8. Community Involvement
Your local library is also a great place to become more involved with your community or find a volunteer opportunity. Many have a “friends of the library” group or volunteer group that helps the organization understand the needs and wants of its community, including concerns and suggestions.
If volunteering with the library doesn’t sound like the right fit for you, talk to the staff to see if they have a list of reputable organizations who are looking for volunteers or donations. Many nonprofits get their start with the public library, often through a resource center or with other assistance, so library staff often have their fingers on the pulse of the nonprofit community.
9. Event Space
Finding a space to host everyone can be one of the biggest hurdles in event planning, so why not turn to your library to solve that problem?
If you already volunteer with an organization but need meeting space, considering booking a meeting room at the library instead of in a coffee shop or restaurant. These public rooms are typically inexpensive or free to use, and they make a convenient, often centrally located place where no one feels compelled to buy something while they’re there. I’ve seen library meeting rooms used for anything from board game nights to book clubs to clothing swaps.
10. Academic & Research Support
You can also turn to the public library if you or someone else in your family needs help on a school project or research paper. Librarians are trained professionals, and they’re a great resource for hunting down a hard-to-find answer or helping you unpack a topic and directing you to the best information on it.
If your library doesn’t have the book you’re looking for, they can help you with an interlibrary loan. Often abbreviated “ILL,” this is a service where your home library can request an item — such as a book, DVD, or article — from another branch. If you’re looking for something obscure and don’t see it in the library catalog, ask if your library can request it via interlibrary loan, which is free.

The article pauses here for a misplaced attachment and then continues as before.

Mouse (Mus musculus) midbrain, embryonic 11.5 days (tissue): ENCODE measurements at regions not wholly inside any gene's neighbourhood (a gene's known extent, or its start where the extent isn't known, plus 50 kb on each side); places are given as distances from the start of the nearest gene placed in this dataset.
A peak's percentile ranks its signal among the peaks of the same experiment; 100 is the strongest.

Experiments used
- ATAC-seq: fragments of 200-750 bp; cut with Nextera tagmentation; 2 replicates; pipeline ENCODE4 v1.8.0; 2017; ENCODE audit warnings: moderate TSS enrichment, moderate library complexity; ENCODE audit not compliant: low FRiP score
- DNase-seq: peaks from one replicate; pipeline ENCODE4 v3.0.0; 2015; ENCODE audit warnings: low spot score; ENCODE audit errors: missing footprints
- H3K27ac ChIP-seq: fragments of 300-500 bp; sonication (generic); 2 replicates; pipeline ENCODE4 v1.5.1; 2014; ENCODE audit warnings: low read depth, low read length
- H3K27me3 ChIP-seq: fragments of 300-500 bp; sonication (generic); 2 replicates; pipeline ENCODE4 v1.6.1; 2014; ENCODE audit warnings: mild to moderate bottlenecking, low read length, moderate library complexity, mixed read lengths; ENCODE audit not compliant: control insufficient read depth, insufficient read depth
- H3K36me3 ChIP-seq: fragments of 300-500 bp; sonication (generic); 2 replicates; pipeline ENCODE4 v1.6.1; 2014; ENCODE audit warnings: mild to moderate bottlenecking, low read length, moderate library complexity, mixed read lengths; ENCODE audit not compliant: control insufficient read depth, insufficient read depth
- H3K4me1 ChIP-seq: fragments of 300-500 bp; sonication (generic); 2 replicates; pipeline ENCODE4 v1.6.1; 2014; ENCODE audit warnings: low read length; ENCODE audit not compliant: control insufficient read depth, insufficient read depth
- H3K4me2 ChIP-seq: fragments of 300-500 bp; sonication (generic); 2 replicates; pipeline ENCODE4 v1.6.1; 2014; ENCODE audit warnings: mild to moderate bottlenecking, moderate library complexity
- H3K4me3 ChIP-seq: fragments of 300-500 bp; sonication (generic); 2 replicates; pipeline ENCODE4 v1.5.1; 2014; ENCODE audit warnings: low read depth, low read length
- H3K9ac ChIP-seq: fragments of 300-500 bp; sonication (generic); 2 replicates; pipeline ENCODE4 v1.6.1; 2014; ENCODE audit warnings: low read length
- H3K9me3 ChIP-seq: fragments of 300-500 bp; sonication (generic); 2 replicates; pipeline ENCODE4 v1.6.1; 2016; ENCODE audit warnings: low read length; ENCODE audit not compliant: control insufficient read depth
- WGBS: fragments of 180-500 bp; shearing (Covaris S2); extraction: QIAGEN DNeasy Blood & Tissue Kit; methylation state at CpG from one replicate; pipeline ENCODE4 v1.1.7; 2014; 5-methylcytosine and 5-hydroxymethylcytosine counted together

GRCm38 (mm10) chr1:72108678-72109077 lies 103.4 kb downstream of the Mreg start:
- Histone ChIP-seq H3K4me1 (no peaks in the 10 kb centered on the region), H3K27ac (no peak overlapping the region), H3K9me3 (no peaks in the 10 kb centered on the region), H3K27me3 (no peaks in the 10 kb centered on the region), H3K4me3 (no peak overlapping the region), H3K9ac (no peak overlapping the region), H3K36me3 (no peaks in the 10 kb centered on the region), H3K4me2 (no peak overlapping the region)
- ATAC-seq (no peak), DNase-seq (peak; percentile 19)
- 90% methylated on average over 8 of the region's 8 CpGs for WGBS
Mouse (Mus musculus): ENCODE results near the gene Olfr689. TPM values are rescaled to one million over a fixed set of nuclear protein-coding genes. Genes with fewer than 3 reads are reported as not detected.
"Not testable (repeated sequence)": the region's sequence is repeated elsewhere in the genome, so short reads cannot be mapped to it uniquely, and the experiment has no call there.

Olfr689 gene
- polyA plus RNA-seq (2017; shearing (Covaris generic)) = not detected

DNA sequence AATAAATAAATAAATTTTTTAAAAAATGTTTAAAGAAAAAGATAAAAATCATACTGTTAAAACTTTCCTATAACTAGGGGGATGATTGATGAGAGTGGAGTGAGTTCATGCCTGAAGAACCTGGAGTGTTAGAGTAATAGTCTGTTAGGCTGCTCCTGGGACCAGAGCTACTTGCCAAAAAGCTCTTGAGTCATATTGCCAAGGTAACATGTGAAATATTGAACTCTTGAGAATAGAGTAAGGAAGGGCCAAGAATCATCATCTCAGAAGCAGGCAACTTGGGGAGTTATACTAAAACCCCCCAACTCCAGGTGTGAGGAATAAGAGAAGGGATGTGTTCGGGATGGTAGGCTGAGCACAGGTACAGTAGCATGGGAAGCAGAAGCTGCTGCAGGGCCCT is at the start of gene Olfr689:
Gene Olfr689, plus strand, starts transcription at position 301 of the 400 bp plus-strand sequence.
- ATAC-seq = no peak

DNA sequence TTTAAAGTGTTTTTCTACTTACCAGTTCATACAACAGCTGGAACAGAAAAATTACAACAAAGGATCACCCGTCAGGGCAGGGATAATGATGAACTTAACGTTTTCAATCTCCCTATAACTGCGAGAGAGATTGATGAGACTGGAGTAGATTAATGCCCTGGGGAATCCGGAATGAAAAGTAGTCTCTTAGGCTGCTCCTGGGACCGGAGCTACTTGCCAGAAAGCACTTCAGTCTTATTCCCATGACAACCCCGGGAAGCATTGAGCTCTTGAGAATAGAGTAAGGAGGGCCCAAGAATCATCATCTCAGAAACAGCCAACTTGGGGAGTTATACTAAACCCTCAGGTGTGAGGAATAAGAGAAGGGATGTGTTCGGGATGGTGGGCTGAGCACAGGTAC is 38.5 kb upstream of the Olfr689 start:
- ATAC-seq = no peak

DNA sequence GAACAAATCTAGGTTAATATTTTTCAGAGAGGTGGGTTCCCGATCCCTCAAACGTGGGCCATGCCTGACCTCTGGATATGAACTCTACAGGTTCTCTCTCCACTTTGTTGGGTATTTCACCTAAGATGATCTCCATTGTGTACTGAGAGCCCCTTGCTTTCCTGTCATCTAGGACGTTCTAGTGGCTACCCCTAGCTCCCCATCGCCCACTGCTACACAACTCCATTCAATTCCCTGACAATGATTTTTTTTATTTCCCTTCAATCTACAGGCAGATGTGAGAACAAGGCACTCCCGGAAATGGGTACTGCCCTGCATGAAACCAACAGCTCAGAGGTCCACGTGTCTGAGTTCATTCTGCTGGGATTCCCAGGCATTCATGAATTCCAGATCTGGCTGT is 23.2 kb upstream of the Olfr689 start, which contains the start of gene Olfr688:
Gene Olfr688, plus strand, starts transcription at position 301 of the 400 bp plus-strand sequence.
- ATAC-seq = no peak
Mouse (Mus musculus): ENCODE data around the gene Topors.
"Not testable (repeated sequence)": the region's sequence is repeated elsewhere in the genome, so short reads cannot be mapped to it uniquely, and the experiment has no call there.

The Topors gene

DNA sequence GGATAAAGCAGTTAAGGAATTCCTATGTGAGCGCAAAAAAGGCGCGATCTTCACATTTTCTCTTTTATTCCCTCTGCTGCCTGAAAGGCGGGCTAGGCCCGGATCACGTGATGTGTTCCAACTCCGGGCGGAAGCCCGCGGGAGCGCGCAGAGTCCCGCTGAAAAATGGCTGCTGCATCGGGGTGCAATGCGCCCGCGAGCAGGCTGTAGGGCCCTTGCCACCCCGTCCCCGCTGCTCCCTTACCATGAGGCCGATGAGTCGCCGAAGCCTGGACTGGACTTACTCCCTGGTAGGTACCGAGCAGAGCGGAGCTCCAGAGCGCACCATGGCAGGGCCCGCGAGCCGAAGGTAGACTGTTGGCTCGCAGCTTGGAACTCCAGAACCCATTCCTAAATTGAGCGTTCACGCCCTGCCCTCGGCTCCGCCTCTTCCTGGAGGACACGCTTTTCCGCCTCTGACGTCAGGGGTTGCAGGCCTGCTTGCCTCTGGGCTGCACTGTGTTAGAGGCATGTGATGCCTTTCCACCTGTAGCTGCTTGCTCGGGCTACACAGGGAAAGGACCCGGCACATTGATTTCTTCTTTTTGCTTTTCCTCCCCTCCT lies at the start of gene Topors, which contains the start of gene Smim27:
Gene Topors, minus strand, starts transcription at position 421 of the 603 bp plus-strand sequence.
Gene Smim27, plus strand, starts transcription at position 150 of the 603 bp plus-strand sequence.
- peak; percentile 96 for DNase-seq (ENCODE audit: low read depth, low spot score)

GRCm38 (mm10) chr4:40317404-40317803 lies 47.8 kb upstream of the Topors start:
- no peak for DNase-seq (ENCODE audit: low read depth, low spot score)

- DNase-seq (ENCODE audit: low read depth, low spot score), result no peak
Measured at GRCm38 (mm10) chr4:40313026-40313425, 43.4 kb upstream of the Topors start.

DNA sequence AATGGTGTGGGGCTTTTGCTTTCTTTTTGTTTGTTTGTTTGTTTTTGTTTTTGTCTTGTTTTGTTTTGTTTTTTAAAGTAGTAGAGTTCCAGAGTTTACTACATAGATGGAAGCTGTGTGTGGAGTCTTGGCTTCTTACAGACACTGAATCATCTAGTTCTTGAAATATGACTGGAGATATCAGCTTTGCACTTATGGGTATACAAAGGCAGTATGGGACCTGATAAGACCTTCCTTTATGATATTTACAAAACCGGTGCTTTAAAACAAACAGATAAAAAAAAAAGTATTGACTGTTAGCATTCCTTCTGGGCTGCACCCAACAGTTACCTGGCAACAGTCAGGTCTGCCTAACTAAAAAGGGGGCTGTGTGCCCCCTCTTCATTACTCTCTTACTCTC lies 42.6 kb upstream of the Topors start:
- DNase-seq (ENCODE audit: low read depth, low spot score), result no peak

Libraries often have subscriptions to academic journals, which are usually behind expensive pay walls. When I was working on graduate school applications, I relied heavily on my local library’s subscription to JSTOR, a massive database of academic journals and books. Paying for my own personal JSTOR subscription was not in my budget, so I was thrilled that my library provided one for everyone to use.
Libraries also often have subscriptions to things like Consumer Reports, so if you’re in the market for a new car and want to see which makes and models are best, check the library first before you buy your own subscription to the site.
One of my favorite recent discoveries at the library is free images. The New York Public Library (NYPL), the second-largest public library in the United States behind the Library of Congress, has over 200,000 free images that you can download from your home or wherever you happen to be. You don’t even need to have an NYPL library card; this perk is available for anyone with an Internet connection.
Called the Public Domain Collections, these high-resolution images run the gamut from old photographs and maps to fashion illustrations and public service posters from the turn of the century. If you’re looking to redecorate on a budget, there’s sure to be something in the collection that will pique your interest.
12. Children’s Programming
No list of the public library’s offerings would be complete without covering all the wonderful children’s programming and tot-sized resources available. Popular storytime presentations, playgroups organized by age, and new parent meetups are all offerings I’ve seen daily at my local library. There’s no reason to spend money on these outings when the library organizes them for free.
If you’re homeschooling your children, kids’ library programming can be a great way to get out of the house and still have an educational slant to your outing. From STEM-focused programs to poetry slams to age-appropriate crafting, you’ll probably be surprised at how much great children’s programming your public library has.